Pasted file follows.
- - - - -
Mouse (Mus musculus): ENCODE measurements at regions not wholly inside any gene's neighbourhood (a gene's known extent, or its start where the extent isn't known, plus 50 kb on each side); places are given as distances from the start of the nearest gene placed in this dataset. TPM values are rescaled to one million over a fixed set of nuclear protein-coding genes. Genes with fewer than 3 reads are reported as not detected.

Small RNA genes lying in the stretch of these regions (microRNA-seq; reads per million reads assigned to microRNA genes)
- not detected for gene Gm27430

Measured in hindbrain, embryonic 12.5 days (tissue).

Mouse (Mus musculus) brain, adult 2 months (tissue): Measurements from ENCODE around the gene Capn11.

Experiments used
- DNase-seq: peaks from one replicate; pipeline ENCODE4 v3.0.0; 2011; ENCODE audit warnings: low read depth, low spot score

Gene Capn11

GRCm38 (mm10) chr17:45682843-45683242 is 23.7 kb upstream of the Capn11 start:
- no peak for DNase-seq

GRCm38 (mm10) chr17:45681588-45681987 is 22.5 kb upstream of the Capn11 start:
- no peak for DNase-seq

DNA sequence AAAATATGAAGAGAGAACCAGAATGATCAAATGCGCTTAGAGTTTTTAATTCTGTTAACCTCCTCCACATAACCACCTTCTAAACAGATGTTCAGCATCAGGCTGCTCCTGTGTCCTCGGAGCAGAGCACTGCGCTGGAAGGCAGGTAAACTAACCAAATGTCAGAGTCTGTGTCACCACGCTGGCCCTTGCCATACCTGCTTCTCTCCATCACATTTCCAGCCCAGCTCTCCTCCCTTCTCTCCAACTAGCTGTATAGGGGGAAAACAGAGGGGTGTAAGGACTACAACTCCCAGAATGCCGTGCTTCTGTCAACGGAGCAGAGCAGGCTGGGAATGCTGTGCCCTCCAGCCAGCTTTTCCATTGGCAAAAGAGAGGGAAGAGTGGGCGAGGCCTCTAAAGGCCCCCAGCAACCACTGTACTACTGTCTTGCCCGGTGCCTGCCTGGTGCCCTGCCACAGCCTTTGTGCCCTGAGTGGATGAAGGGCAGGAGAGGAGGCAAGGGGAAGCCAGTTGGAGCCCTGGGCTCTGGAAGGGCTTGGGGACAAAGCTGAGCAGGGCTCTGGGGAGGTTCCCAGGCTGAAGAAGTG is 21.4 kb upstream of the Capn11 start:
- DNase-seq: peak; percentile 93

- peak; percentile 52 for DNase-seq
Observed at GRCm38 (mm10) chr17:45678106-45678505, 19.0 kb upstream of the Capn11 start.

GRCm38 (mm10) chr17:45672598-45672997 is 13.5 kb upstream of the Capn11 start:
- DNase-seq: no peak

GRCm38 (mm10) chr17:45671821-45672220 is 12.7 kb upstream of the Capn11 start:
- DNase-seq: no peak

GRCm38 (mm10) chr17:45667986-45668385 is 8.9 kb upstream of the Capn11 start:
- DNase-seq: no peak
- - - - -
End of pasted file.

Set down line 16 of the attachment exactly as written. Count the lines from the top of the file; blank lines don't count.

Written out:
Observed at GRCm38 (mm10) chr17:45678106-45678505, 19.0 kb upstream of the Capn11 start.